Whitwell made national headlines when a small school project grew into a major remembrance for the millions who died in Nazi concentration camps.
Whitwell is a small town in Marion County, Tennessee. Without any indication of what was to come, it started simply enough in 1998 in a Whitwell Middle School history class discussing World War II. The teacher discussed how six million Jews were slaughtered in the Nazi camps and a student asked how big six million is. In a town of just a little over one thousand people, it's hard to imagine just how big six million really is. One student doing research discovered that people from Norway wore paper clips as a symbol of resistance against the Nazis.
The teacher thought it would be an interesting idea to see if they could gather a few paper clips as a small sampling of how big six million could be. The students began a letter writing campaign asking various people to donate paper clips to the project. After a few thousand had come in, some reporters came to visit the school to see what was going on. Those reporters told about the school's project and the story became nationally. A couple of years after they had started, over 29 Million paper clips had been sent to the school.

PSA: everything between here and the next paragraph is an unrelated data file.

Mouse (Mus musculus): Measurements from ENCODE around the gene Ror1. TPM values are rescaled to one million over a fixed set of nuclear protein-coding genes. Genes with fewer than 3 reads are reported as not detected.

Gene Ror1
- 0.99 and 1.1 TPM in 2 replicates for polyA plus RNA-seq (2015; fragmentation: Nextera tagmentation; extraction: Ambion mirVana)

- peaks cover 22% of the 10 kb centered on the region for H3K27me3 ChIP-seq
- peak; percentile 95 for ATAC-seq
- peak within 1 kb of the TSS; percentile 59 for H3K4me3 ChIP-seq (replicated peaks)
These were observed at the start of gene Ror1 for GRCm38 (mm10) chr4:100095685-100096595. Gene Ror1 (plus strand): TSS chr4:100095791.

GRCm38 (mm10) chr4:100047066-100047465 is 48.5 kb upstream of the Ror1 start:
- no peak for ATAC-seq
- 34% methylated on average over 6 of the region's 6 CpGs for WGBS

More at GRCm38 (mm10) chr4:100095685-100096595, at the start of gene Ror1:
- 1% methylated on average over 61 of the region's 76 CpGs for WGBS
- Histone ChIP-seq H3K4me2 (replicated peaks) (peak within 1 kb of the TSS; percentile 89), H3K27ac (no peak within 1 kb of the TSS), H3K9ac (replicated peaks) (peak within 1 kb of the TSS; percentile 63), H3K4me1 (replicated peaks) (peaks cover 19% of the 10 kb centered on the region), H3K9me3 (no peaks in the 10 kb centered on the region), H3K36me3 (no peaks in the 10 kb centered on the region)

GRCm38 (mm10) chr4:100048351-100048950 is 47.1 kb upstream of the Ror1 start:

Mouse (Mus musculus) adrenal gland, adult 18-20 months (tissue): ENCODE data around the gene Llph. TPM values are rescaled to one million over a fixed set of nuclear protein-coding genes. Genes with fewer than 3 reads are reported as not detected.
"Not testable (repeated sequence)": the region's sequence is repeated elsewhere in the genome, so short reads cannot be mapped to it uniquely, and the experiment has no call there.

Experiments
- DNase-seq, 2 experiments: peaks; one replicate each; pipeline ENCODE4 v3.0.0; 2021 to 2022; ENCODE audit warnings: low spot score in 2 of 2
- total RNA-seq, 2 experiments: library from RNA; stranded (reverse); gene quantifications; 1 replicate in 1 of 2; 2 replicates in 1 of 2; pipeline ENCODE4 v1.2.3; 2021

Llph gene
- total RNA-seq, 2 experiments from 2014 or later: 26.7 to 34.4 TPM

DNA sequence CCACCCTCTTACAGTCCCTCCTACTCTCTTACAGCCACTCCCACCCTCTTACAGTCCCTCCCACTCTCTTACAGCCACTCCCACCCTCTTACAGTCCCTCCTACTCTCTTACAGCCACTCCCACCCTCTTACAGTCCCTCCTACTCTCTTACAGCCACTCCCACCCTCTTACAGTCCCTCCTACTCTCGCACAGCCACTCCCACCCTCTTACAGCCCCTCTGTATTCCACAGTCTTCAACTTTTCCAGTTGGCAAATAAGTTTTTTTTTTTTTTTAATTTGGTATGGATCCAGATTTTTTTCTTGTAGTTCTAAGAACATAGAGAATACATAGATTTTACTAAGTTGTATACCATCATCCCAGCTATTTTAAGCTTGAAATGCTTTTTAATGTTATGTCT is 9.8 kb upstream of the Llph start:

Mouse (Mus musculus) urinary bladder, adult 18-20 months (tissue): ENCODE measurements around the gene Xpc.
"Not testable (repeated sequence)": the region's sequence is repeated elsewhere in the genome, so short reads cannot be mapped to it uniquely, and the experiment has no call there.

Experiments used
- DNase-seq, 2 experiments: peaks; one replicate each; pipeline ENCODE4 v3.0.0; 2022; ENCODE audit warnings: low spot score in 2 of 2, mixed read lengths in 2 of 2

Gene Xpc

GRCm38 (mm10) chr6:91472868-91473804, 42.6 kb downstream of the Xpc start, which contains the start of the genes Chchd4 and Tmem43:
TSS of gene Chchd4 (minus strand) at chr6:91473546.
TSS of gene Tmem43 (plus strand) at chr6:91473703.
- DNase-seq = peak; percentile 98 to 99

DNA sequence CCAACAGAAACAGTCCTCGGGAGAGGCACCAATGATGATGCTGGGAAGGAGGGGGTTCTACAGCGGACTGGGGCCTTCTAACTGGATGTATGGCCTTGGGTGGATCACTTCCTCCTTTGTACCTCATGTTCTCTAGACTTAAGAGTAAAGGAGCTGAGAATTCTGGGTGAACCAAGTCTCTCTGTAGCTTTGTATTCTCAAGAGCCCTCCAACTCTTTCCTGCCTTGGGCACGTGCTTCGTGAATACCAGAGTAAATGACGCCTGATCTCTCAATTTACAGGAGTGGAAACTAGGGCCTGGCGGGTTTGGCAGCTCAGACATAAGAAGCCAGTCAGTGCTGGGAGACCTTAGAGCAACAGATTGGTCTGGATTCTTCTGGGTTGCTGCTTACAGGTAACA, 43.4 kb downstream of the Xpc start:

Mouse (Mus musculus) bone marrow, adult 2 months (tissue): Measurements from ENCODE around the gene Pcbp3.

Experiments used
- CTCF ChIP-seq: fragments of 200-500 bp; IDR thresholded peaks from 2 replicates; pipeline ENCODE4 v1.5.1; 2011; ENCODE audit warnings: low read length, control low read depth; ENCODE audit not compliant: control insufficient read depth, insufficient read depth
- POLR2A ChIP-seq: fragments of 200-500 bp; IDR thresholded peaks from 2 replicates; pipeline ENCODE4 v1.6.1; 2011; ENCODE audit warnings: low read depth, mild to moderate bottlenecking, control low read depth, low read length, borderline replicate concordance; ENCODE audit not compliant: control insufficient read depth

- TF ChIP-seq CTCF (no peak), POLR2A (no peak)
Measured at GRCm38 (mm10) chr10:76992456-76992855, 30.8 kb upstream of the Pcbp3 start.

The school began to think what they should do with all of the paper clips. A couple of Jewish reporters who stayed in contact with the school searched Germany and found a vintage rail car which had been used to transport Jewish captives to the camps. The railcar was donated to the school.
The memorial was unveiled on 9 November 2001. Inside the rail car, 11 million of the paper clips were placed, remembering not only the Jews but also all of the other groups that were killed in the Nazi camps.
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